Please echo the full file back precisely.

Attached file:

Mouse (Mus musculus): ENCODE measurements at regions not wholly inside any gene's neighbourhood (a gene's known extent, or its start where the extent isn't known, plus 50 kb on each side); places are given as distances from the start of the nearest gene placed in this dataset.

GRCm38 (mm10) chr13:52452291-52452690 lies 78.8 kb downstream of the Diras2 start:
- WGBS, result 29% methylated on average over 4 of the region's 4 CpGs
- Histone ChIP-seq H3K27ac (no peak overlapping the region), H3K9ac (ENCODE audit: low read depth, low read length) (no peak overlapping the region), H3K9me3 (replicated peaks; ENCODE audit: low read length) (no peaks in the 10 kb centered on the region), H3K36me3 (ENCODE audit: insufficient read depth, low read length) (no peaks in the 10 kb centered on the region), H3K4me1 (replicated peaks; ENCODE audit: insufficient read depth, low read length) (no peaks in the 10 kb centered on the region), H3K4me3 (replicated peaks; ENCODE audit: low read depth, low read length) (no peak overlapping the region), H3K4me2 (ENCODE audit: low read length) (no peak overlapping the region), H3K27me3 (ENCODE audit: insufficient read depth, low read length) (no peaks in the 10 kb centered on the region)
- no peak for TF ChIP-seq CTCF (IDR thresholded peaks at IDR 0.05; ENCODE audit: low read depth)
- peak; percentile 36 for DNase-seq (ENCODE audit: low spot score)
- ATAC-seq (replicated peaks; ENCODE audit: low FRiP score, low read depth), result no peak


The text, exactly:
Mouse (Mus musculus): ENCODE measurements at regions not wholly inside any gene's neighbourhood (a gene's known extent, or its start where the extent isn't known, plus 50 kb on each side); places are given as distances from the start of the nearest gene placed in this dataset.

GRCm38 (mm10) chr13:52452291-52452690 lies 78.8 kb downstream of the Diras2 start:
- WGBS, result 29% methylated on average over 4 of the region's 4 CpGs
- Histone ChIP-seq H3K27ac (no peak overlapping the region), H3K9ac (ENCODE audit: low read depth, low read length) (no peak overlapping the region), H3K9me3 (replicated peaks; ENCODE audit: low read length) (no peaks in the 10 kb centered on the region), H3K36me3 (ENCODE audit: insufficient read depth, low read length) (no peaks in the 10 kb centered on the region), H3K4me1 (replicated peaks; ENCODE audit: insufficient read depth, low read length) (no peaks in the 10 kb centered on the region), H3K4me3 (replicated peaks; ENCODE audit: low read depth, low read length) (no peak overlapping the region), H3K4me2 (ENCODE audit: low read length) (no peak overlapping the region), H3K27me3 (ENCODE audit: insufficient read depth, low read length) (no peaks in the 10 kb centered on the region)
- no peak for TF ChIP-seq CTCF (IDR thresholded peaks at IDR 0.05; ENCODE audit: low read depth)
- peak; percentile 36 for DNase-seq (ENCODE audit: low spot score)
- ATAC-seq (replicated peaks; ENCODE audit: low FRiP score, low read depth), result no peak